Ar 5:23 PM -0700 6/25/98, scríobh Candon Clannach:
>Modern Welsh dwfr, dw+r (water). As I said, tempting. But it may be
>simpler to explain these words as similar yet unrelated than to
>postulate that the words for 'world/deep' and 'water' are related to a
>word for 'dark/black.'
Let me add a further twist to this. Old Irish has two words (or maybe
just one?) spelled "dobur". One means "water". The other means "dark,
unclean; darkness, gloom". Cormac's Glossary (late 9th cent.) says:
"Dobur cétamus usci, unde dicitur dobarchú .i. cú uisci. Dobar
dana cach ndorche .i. inglan..."
= Dobur (is) first of all water, whence is said dobarchú, i.e.
cú uisci [hound of water; = otter]. Dobar (is) also everything
dark, i.e. unclean...)
Now, here's a further twist. A striking number of the citations in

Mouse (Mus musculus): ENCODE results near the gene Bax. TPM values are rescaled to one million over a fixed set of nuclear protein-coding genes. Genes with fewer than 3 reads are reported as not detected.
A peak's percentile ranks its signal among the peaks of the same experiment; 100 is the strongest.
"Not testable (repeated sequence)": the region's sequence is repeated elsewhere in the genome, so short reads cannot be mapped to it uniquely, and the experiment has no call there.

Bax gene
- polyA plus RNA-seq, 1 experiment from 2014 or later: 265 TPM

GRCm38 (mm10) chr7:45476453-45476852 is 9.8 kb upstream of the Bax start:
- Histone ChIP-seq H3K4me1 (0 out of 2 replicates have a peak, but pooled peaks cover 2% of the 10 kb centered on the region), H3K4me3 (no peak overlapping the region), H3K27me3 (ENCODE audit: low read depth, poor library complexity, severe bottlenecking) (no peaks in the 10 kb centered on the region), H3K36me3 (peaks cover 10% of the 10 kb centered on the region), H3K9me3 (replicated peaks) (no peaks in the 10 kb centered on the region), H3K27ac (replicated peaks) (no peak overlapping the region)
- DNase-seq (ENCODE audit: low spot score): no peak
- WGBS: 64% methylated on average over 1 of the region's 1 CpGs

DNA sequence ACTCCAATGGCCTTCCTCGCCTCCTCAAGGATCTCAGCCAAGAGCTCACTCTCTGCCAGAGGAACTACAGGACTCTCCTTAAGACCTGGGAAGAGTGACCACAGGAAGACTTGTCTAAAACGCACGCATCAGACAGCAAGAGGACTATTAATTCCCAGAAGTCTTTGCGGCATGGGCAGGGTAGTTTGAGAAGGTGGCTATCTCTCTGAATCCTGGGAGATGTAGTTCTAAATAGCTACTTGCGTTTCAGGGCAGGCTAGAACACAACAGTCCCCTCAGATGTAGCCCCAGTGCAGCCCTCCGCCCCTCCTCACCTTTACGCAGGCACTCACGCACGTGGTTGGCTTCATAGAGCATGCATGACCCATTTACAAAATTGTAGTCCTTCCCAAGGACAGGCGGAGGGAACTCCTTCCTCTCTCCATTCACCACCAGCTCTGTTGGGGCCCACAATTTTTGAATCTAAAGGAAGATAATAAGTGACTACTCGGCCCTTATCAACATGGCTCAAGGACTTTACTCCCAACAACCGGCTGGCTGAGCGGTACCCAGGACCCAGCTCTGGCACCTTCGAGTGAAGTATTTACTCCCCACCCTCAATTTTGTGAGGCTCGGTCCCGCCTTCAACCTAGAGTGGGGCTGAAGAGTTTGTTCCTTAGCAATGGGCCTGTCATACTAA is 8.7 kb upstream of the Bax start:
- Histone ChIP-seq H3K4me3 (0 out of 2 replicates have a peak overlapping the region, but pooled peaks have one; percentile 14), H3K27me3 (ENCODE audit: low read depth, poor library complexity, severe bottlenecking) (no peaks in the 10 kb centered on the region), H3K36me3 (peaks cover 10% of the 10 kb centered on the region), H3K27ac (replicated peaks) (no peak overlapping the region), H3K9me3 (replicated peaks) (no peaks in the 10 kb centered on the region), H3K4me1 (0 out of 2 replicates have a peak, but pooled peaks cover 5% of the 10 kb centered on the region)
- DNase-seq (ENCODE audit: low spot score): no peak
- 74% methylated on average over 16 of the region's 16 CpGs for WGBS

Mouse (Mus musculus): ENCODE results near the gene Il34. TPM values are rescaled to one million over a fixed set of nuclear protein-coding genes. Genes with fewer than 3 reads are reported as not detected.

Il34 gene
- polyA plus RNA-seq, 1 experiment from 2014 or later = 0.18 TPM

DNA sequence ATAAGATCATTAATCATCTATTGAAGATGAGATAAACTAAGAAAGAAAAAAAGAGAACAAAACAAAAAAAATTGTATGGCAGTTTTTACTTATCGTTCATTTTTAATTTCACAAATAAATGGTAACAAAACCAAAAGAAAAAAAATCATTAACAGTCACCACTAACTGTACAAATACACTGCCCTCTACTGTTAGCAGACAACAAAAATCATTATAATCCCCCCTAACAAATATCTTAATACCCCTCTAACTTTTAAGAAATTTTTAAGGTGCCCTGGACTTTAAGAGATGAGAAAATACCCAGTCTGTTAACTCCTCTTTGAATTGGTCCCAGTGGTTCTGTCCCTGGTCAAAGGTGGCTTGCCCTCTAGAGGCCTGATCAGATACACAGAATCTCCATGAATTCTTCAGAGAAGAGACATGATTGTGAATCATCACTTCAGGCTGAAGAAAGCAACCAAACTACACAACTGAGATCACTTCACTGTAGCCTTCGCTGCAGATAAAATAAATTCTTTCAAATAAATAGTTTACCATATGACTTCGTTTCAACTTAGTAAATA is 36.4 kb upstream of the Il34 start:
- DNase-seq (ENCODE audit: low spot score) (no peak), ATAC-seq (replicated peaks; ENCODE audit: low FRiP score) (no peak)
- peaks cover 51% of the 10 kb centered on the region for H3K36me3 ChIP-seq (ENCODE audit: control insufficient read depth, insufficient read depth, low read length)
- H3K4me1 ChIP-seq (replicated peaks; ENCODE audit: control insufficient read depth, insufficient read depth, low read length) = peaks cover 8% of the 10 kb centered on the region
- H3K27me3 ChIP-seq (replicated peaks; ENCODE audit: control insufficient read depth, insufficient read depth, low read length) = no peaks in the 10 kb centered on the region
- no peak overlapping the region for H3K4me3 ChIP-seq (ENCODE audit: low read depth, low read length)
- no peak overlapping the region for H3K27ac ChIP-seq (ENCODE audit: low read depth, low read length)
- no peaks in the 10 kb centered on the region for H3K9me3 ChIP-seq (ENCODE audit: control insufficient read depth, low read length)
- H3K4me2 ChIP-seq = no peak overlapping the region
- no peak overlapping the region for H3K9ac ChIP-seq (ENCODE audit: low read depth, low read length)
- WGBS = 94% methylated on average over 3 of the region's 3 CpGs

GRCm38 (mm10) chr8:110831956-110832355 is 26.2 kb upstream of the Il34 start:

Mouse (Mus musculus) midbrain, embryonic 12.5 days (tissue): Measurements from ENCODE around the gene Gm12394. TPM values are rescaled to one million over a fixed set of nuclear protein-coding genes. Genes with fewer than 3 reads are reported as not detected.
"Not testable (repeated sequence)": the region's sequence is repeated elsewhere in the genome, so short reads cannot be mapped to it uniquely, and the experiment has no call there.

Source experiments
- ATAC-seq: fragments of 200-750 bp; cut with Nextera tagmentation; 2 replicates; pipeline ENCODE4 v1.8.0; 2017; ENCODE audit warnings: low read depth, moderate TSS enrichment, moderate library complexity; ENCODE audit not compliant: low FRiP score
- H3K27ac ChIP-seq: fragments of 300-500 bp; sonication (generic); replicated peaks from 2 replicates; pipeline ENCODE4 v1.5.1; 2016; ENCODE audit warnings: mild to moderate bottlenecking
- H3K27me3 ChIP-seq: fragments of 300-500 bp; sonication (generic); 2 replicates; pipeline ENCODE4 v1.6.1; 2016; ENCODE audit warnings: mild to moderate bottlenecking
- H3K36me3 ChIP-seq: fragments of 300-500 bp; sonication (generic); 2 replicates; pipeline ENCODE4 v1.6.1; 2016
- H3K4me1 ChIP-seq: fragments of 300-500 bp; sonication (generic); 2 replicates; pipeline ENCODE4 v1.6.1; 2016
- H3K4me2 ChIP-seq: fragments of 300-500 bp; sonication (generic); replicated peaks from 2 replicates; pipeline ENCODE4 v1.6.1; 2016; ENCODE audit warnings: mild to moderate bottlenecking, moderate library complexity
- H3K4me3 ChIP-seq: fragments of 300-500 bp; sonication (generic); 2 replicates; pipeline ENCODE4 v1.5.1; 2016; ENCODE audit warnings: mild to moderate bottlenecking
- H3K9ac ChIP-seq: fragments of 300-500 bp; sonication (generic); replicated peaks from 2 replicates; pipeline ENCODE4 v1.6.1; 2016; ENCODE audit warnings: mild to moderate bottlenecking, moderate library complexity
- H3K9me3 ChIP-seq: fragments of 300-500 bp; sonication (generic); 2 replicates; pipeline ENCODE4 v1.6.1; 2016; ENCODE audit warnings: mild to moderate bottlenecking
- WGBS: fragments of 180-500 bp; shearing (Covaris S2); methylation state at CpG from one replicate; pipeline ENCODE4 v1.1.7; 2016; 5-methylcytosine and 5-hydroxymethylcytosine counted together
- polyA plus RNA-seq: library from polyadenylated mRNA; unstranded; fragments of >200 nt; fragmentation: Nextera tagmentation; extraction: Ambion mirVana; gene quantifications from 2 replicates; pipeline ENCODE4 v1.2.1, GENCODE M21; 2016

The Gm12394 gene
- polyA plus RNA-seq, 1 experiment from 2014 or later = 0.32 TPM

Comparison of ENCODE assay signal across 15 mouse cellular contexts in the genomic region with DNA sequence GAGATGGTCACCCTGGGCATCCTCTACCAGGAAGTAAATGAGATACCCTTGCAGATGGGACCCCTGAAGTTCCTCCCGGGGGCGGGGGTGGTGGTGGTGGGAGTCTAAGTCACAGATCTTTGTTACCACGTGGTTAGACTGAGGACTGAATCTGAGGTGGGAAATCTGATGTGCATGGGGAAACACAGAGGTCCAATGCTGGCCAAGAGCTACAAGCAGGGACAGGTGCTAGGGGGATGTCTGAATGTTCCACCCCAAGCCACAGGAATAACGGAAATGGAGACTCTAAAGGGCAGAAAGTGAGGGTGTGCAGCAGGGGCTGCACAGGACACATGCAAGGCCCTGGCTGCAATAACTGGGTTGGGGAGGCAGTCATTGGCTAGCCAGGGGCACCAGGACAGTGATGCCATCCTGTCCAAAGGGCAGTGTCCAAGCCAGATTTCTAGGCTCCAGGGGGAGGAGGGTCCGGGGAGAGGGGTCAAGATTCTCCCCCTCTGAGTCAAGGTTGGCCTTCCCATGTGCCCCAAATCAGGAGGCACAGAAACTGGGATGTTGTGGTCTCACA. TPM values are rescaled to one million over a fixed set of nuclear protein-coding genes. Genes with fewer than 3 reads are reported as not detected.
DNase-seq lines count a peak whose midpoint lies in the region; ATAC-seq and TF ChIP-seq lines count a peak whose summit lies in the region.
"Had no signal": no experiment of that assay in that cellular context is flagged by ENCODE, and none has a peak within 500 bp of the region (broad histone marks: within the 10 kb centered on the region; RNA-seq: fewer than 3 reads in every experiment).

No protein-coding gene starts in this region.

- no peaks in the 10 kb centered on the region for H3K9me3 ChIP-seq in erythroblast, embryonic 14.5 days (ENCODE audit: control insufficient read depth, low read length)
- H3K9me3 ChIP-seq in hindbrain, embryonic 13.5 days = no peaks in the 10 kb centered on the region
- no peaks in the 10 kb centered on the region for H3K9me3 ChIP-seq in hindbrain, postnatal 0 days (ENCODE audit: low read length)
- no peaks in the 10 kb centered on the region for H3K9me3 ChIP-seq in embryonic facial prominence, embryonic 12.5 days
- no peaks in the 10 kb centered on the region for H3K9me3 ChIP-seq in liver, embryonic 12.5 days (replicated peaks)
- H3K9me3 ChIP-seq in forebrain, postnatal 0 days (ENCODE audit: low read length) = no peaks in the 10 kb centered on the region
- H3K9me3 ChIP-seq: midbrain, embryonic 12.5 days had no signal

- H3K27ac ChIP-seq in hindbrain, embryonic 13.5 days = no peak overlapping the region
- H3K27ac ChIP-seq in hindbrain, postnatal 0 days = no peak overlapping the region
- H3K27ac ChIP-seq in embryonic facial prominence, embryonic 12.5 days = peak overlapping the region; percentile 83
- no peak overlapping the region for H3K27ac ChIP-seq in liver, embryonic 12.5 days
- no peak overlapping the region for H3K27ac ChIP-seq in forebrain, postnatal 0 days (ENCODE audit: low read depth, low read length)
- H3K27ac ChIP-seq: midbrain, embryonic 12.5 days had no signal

the DIL for "dobur = dark(ness)" link the word, or its by-form "dorb",
as a compound with watery things:
doburcheo = dark mist
doburlinn = dark pool
doburnéll = dark cloud
doburuisce = dark water
dorbsháile = turbid seawater
dorbuisce = turbid water
If the two words began as a single term (McCone's postulated "dark
water"), that could explain their continued apparent affinity.
Anyway, that's the best I can do this evening!
>One wonders why then isn't there a word for '(bright) water.'
Well, there's always "fionnuisce" (bright/clear water), supposedly
the proper Irish origin of the name of Phoenix Park in Dublin.
Oíche mhaith! Nos da!